By David Garrett
The Kama Sutra worm, also called W32/Kapser.A@mm by some security companies, was sent out by e-mail last Wednesday to some 50,000 users of Google's Video Blog group. Security experts say the worm is not a significant threat to people who have current antivirus updates installed on their computers, given that the Kama Sutra worm has been around for quite some time.
The virus is a worm -- a small program that can replicate itself, in this case by hijacking a user's e-mail system and sending itself to the user's correspondents.
The Kama Sutra worm arrives as a pornographic e-mail -- hence its name, a reference to an ancient Sanskrit text on sex believed to be written sometime between the first and sixth centuries A.D.
But oddly enough, the Kama Sutra virus -- and not just the ancient book it was named for -- is long in the tooth. The virus was first released in the early part of 2006, meaning that most companies have long since updated their antivirus programs to detect it.
Google's Video Blog Group is maintained by Google employees. Precisely how the worm slipped onto their machines is unknown.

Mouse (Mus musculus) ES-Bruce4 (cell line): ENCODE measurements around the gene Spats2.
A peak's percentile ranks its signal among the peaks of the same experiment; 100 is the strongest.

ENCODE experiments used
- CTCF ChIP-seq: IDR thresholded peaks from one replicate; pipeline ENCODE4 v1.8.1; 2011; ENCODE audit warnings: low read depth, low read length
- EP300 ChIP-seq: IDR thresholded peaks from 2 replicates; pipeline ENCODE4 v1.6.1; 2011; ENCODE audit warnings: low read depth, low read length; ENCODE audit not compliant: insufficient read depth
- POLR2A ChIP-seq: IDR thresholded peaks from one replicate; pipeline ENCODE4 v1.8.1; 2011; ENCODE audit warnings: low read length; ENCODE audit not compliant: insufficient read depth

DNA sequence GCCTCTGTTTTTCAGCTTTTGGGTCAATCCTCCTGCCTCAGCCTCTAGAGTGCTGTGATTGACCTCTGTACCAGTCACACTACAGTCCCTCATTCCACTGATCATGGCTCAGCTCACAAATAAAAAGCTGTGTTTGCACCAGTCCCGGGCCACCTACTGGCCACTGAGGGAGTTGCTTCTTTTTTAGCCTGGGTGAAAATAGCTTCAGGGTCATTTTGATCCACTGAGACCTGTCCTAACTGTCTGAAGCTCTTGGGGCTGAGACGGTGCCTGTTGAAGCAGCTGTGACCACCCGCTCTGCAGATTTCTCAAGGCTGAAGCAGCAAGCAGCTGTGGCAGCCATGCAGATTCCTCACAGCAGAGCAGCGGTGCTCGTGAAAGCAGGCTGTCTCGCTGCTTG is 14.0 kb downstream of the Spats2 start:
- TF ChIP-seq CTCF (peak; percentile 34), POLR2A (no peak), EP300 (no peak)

Danger or Dud?
Expert Natalie Lambert said that few companies should be affected by Google's mishap. "Any enterprise worth its salt has been updating its antivirus components," she said. "They do this on a daily basis."
But according to Lambert, the picture for consumers was less sanguine. "The problem," she said, "is if you think about who the Google e-mail video group is likely to be, it's a lot of consumers. And consumers are the least likely to update their antivirus signatures."
In fact, many consumers don't invest in antivirus programs at all, according to Lambert. Instead, they leave their systems exposed to well-known attacks that can be simply and quickly prevented -- attacks for which a defense was formed months ago.
Even those who do own antivirus programs often fail to update them frequently.
Lambert noted that next-gen security products from Microsoft, Symantec, McAfee, and other companies address this problem by looking at new strategies for antivirus protection.
Instead of selling users standalone software and expecting them to update it themselves, or even respond to update alerts that software vendors provide, products such as Microsoft's Windows Live OneCare build greater automation -- and thus greater protection -- into their systems.
"That's what consumers need," said Lambert. "They need to be handed something that will essentially fix itself."[TELECOM Digest Editor's Note: Maybe some of you have noticed that Grisoft AVG anti-virus is no longer going to have a *free edition* after early in January, 2007. If we want to use it, we will need to pay for it effective after next month. PAT]